Chicago street takeover laws you should know.

Street takeovers are dangerous for those who organize these “events” and for drivers, pedestrians, cyclists, or any others who get caught while traveling the targeted road. Law enforcement agencies have taken action to stop Chicago street takeover occurrences, and those who take part in unlawful events can face legal consequences. If you are hurt or involved in an accident during a street takeover in Chicago, reach out for help from a Chicago car accident lawyer from Horwitz, Horwitz & Associates.

Red sports car drifting during a Chicago street takeover

What is a Chicago street takeover?

A street takeover is a massive gathering of people–usually teens and young adults–on a public road. These meetups are arranged via social media and word-of-mouth. The crowds meet at intersections to watch as reckless drivers, the stars of the takeover, drag race, rev their engines, “burn rubber,” and perform 360% spins or “donuts.” Drivers may spin their tires to create thick clouds of smoke and perform other stunts that put themselves and others in danger.

Cars often take the leading role in Chicago street takeovers, but enthusiasts of other vehicles have joined the trend, including those who ride motorcycles, souped-up electric bicycles, and ATVs. A street takeover in Chicago, or any city, essentially takes over taxpayer-funded roads, causes traffic jams, and creates opportunities for traffic accidents and other violence. At some takeovers, those involved have set off fireworks, come with firearms, or set cars on fire.

A quick Internet search of Chicago street takeovers reveals the disturbing outcomes the events often produce. Outcomes include property damage, injuries from car accidents, violence that breaks out among participants, and tragic deaths.

Are there laws against Chicago street takeovers?

Illinois has laws prohibiting the activities involved in street takeovers. The Illinois Compiled Statutes Section 11-506 addresses “Street racing; aggravated street racing; street sideshows.” The statute defines “street sideshow” as “an event in which one or more vehicles block or impede traffic on a street or highway, for the purpose of performing unauthorized motor vehicle stunts, motor vehicle speed contests, or motor vehicle exhibitions of speed.”

The law prohibits:

  • Engaging in street racing on any street or highway in Illinois
  • Engaging in a street sideshow on any street or highway in Illinois
  • Vehicle owners from using or allowing their vehicles to be used in street racing or sideshows
  • Knowingly interfering with the flow of traffic or slowing or stopping the flow of traffic to facilitate street racing or sideshows.

The statute includes an extensive definition of street racing. Motor vehicle stunts covered and prohibited by the law include, but are not limited to:

  • Causing the vehicle to slide or spin
  • Driving close to spectators
  • Executing maneuvers to show the vehicle’s performance capabilities
  • Performing maneuvers to elicit a response from spectators

Violating the statute brings a range of penalties depending on the seriousness of the offense and the offender’s criminal history. If you are injured in an accident in a Chicago street takeover, you can hold the offending parties accountable through a personal injury claim in civil court whether or not they face criminal charges. A Chicago car accident lawyer from Horwitz, Horwitz & Associates will investigate your situation, work to identify the at-fault party, and fight to hold that party accountable for compensating you for your losses.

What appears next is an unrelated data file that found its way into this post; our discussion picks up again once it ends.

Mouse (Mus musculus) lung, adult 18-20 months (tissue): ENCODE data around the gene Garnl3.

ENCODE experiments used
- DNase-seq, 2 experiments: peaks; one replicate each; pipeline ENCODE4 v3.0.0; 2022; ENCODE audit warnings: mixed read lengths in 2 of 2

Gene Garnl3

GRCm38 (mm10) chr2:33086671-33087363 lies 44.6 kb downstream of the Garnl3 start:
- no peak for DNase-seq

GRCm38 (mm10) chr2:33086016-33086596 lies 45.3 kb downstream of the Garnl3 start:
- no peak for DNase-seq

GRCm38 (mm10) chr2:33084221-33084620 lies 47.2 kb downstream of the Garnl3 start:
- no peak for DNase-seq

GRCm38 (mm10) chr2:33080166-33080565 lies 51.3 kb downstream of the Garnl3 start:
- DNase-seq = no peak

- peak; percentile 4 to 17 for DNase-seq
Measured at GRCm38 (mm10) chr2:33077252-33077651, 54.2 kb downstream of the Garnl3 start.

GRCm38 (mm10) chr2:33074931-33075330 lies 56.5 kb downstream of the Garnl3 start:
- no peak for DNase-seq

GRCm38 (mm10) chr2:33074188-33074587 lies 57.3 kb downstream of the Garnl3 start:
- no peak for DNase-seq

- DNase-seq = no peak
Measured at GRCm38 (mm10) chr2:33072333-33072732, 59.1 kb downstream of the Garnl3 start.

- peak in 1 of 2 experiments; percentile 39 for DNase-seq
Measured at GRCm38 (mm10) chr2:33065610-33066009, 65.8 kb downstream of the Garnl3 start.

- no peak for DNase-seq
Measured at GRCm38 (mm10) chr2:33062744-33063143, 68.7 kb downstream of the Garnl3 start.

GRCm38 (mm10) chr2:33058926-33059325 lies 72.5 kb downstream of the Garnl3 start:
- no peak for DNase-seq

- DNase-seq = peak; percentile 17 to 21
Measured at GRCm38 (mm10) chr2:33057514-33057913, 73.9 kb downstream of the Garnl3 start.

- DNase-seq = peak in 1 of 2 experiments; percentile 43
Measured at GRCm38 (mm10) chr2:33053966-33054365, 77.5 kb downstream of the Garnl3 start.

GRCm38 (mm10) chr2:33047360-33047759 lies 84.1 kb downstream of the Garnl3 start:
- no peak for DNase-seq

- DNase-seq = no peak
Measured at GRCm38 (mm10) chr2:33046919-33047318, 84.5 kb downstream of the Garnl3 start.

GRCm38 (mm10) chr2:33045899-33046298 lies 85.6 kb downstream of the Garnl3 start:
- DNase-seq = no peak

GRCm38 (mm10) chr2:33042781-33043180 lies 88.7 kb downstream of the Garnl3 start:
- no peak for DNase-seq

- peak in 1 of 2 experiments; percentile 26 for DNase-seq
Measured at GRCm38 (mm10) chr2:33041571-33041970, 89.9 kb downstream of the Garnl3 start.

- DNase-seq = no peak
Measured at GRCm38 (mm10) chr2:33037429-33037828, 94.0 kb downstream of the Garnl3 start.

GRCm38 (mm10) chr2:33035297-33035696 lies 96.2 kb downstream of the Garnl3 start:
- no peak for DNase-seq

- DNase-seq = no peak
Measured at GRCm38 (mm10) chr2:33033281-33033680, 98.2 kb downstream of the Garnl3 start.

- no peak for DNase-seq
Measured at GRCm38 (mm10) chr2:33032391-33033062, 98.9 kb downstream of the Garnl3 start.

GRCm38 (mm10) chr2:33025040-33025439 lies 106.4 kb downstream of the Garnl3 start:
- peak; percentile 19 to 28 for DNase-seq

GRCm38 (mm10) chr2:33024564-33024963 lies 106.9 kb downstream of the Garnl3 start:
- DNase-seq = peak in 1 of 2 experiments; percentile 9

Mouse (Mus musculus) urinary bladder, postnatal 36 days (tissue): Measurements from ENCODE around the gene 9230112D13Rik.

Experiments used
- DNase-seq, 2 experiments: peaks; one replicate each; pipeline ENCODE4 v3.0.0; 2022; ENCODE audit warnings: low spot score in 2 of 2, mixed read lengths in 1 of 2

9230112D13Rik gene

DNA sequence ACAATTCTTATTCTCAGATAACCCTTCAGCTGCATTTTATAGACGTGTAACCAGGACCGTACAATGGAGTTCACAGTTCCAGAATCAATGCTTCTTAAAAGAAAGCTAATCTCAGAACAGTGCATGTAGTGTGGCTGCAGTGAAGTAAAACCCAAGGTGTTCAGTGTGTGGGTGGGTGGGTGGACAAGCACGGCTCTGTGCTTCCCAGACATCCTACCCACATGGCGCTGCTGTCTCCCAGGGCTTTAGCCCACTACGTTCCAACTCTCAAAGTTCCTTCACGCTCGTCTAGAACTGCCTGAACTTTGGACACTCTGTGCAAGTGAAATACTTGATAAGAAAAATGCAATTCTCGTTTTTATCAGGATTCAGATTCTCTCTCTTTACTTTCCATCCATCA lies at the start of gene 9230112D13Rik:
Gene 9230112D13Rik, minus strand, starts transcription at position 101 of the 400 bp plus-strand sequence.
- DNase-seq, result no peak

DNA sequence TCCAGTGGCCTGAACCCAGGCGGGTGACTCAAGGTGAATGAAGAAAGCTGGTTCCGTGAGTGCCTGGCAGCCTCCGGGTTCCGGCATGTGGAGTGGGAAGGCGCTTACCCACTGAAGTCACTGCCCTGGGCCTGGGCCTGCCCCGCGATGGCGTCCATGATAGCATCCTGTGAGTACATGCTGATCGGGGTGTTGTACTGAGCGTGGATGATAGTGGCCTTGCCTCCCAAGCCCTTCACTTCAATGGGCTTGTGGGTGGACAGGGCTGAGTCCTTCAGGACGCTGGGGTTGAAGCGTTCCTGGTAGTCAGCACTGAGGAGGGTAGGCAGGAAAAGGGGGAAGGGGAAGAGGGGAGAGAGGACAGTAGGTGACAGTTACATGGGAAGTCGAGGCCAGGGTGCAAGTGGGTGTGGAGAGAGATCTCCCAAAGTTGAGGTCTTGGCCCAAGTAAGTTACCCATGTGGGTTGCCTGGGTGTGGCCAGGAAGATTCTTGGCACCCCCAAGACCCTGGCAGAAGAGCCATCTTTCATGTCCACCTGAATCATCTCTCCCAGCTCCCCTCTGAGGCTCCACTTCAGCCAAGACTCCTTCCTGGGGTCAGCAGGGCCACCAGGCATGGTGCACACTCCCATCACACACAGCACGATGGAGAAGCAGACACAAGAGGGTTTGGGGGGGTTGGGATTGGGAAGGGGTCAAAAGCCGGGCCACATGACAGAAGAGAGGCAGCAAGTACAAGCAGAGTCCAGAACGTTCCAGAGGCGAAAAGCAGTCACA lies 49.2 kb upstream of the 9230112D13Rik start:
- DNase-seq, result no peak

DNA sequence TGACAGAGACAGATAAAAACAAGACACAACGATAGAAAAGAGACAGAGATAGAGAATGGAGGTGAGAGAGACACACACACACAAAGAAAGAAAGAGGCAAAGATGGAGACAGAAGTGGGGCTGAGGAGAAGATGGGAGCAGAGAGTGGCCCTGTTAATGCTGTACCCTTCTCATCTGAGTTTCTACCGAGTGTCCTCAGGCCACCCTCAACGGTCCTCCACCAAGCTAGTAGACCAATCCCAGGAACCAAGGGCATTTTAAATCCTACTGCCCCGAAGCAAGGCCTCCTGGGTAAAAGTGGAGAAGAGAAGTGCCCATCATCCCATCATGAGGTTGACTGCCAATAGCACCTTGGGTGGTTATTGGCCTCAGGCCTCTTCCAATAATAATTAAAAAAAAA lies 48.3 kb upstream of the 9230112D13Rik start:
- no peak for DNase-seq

What other laws do we know address Chicago street takeovers?

Those involved in street takeovers also violate Illinois public nuisance laws. Under Illinois Statute 47-5 (5),  it is illegal “to obstruct or encroach upon public highways, private ways, streets, alleys, commons, landing places, and ways to burying places.”

Some street takeover participants have also faced Illinois mob action charges. Mob action charges apply when two or more people:

  • Act together without the authority of law to knowingly or recklessly use force or violence to disturb the public peace
  • Knowingly gather with the intent “to commit or facilitate the commission” of an unlawful act
  • Knowingly gather without the authority of law to commit violence to “the person or property of anyone supposed to have been guilty of a violation of the law” or to exercise “correctional” or “regulative” powers over another person through violence.

You should not pay for someone else’s crime.

Despite the laws against Chicago street takeovers, the events continue to the detriment of all Chicagoans. If you sustain an injury or someone you love is killed because of a street takeover, connect with an experienced, attentive Chicago car accident lawyer from Horwitz, Horwitz & Associates. Reach out for a free consultation with a message or a call at (800) 985-1819.

While law enforcement deals with the at-fault party’s criminal behavior, we will fight to hold them accountable in civil court, demanding they compensate you for the losses their recklessness has caused you. The offender may owe a criminal debt to society, but they owe you compensation for the physical, financial, and emotional costs you have incurred from their irresponsible, dangerous actions.